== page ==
Robert Hughes has enjoyed a long, successful run as a cultural commentator — for three decades he was art critic for Time magazine — and all-round provocateur. An Australian transplanted to the United States, he’s celebrated for his stylish, incisive writing as well as his television persona. With bestsellers about Modern Art (“The Shock of the New”), the founding of Australia (“The Fatal Shore”) and the Spanish master Goya, he’s won broad popularity while giving the back of his hand to figures and institutions that fail to meet his high standards.
Now in his mid-70s, having survived a life-threatening car wreck and years of legal wrangling, he appears to have emerged with his ambition intact and has turned his attention to Romein the same combative spirit as Hemingway used to talk about going 10 rounds with Tolstoy. Where a more faint-hearted author might have limited his focus, intimidated by a 3,000-year-old city that has spawned thousands of books and stirred the creative juices of literary geniuses from Virgil to Goethe, Stendhal to Henry James, Hughes refused to settle for anything less than the complete picture, from Romulus and Remus to Berlusconi.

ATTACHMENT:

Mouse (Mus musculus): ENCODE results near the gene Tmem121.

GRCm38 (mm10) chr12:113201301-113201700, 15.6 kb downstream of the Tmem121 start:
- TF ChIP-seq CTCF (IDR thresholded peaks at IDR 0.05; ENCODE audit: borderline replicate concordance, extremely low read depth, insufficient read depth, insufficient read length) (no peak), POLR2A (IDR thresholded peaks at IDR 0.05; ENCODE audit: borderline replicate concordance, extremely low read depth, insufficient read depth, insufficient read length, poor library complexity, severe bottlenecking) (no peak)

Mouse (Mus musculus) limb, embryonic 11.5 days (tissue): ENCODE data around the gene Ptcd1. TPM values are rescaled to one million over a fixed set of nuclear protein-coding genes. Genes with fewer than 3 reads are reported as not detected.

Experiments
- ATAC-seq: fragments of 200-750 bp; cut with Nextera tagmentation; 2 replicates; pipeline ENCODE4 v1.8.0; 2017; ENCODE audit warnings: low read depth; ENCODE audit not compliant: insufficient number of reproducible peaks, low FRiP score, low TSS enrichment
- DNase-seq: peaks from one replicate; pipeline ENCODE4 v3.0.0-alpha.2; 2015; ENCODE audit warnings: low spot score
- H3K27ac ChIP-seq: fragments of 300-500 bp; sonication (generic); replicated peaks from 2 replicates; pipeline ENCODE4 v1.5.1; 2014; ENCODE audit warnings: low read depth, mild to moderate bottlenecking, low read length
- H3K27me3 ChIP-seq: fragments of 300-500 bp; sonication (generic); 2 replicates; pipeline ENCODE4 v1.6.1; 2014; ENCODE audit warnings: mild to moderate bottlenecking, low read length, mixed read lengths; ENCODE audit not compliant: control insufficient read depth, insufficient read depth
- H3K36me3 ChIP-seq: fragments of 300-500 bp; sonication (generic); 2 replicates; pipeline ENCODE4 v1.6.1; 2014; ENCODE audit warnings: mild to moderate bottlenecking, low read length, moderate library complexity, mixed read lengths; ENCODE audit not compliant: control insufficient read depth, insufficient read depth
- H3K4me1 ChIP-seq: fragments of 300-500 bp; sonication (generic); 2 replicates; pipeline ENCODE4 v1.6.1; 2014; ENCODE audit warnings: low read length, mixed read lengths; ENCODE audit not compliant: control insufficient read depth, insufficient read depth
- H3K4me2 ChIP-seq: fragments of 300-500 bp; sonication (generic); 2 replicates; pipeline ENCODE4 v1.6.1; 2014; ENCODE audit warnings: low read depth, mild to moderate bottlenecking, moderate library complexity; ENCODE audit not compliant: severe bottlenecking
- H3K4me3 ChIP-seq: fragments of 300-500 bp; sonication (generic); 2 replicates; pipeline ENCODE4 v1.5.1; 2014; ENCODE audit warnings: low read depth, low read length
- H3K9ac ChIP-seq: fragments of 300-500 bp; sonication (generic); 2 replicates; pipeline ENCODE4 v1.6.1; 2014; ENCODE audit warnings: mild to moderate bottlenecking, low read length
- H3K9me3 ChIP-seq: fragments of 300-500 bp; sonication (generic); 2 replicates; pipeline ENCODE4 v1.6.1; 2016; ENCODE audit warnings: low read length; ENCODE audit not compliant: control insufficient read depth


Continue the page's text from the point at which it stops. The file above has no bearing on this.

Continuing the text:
The result is like an enormous antipasto table in a Roman trattoria where rare delicacies and traditional plates alternate with greasy leftovers and spoiled fish. Grateful though one may be for the tasty dishes, it’s difficult to understand, much less explain away, the disappointments. Perhaps Hughes’s mistakes about contemporary Rome come down to his never having lived in the city. Though he has often visited, he admits in the book’s first paragraph to staying for a week or two at a time, always in hotels. This puts him in the position of a bachelor who produces a marriage manual based on his experiences in speed dating.
As for Hughes’s dozens of howlers about ancient Rome, one hesitates to nitpick. Given the convolutions of Roman history and the enormity of the material he had to master, some mistakes were inevitable. But it’s troubling that the author and publisher heeded only some of the objections raised by distinguished scholars when the book appeared last summer in the United Kingdom and Australia. It’s equally troubling that an author so dependent on historical sources doesn’t provide a single footnote. In the Guardian, Cambridge classicist Mary Beard recommended that readers skip the first 200 pages and remarked that a history of the modern era marred by so many mistakes would have been pulped.
Now, nearly six months later, the U.S. edition appears with a few minor changes — e.g., misspellings in Latin amended; the opera “Tosca” properly attributed to Puccini, not Verdi. But the finished text remains riddled with errors that Beard and other reviewers enumerated. To cite just a few examples: Numidian King Jugurtha is said to have died in Caligula’s prison in 104 C.E. when in fact he died 200 years earlier. A pagan emperor, Antoninus Pius, is misidentified as a Christian. Pompey and Julius Caesar are called successors of the emperor Augustus when in fact they preceded him.